During the last decade, Spain has experienced, like other surrounding countries, a deep economic crisis accompanied by an unprecedented political and institutional crisis. This has led to a growing mistrust in institutions and a dissatisfaction with democracy, but also an increase in interest in politics, which implies an interesting change regarding other situations. Young people of the so-called ‘crisis generation’, who have socialized in a new and changing context, also participate in this process of change, and have moreover played a leading role in the public space. In order to analyze young people’s politicization process, in this article we use data from the European Social Survey (rounds 1–7, from 2000 to 2014) and the Young People in Spain Survey (2016). We developed a typology of attitudes towards politics and identified, using discrete choice models, the demographic and socioeconomic profile of young people particularly dissatisfied with politics. Our results show that, although young people socialized in the context of the crisis are very critical of politics, instead of moving further away from democratic politics or rejecting it openly, in most cases they politicize their discontent. Even those most critical of the way in which democracy works in the country have a very participatory political behavior, both in forms of nonelectoral and electoral participation. Full article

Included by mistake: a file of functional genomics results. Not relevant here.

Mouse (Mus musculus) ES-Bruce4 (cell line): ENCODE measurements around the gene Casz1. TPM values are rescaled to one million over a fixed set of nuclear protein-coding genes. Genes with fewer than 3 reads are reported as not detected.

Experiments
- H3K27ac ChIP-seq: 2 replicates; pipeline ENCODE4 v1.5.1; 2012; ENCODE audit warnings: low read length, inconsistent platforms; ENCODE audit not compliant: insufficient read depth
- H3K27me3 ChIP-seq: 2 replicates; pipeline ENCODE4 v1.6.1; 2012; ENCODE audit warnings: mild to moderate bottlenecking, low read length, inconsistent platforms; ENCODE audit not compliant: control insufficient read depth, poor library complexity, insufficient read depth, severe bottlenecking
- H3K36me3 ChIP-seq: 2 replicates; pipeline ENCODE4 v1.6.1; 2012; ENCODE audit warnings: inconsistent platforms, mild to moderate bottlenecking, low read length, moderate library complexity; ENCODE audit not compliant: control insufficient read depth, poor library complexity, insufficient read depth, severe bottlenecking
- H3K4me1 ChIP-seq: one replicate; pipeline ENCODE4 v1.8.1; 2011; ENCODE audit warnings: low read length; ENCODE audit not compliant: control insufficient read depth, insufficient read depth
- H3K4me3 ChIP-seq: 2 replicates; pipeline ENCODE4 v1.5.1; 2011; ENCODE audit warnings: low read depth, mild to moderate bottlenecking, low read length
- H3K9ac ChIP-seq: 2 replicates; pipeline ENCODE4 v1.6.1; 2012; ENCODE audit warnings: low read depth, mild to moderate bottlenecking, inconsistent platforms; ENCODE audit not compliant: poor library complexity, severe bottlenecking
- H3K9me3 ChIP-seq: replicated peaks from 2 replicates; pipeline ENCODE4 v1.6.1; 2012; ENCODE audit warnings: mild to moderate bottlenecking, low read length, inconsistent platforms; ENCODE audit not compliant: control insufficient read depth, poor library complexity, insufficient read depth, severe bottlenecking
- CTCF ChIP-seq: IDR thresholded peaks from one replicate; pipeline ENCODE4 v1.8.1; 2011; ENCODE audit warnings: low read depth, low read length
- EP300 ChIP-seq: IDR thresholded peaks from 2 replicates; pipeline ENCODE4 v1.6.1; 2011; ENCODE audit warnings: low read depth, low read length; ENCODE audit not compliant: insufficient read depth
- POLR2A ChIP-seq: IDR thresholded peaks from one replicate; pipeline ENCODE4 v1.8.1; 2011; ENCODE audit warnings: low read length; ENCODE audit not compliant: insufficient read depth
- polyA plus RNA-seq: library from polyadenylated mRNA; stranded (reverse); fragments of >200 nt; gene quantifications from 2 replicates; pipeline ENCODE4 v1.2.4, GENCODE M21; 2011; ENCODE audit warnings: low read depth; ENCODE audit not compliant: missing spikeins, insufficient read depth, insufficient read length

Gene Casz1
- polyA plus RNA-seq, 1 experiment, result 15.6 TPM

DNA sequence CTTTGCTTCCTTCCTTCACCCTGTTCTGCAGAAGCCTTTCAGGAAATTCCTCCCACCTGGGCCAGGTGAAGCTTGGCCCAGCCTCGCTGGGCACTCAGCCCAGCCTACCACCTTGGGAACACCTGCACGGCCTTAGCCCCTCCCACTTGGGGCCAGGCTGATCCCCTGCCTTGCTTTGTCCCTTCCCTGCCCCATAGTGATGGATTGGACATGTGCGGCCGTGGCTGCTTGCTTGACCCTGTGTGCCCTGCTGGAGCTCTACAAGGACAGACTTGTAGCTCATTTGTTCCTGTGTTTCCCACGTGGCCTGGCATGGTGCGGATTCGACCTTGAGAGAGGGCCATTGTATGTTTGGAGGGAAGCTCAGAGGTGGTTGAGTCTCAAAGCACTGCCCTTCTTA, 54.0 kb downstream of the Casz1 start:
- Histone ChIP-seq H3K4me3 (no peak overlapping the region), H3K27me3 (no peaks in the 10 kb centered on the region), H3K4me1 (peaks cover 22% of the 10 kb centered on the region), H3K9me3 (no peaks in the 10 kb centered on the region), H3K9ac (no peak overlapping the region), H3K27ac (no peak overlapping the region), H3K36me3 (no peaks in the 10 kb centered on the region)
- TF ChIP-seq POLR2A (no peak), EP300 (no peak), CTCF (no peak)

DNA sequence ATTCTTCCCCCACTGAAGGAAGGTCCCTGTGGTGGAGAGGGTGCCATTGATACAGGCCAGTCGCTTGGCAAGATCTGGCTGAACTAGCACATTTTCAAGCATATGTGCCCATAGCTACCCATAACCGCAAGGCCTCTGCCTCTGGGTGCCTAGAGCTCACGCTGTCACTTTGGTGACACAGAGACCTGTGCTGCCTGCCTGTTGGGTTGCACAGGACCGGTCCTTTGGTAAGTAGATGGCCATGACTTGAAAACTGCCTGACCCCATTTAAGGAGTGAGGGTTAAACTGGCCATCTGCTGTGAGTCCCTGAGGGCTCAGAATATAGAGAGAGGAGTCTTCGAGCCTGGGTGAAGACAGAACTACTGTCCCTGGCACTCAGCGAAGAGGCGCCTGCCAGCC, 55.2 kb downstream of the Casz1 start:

(This article belongs to the Special Issue Youth Studies: Values, Practices and Discourses on Generations)
Figures

Figure 1

Open AccessArticle Perceptions of Stress and Enrichment in Caregivers of Children with Autism Spectrum Disorder: Implications for Community Support
Societies 2018, 8(3), 88; https://doi.org/10.3390/soc8030088
Received: 28 July 2018 / Revised: 6 September 2018 / Accepted: 14 September 2018 / Published: 17 September 2018
Viewed by 360 | PDF Full-text (371 KB) | HTML Full-text | XML Full-text
Abstract
Compared to negative experiences associated with parenting a child with Autism Spectrum Disorder (ASD), research has paid much less attention to positive aspects of experiences. This study examined both experiences of stress and enrichment in parenting a child with ASD to provide insights
[...] Read more.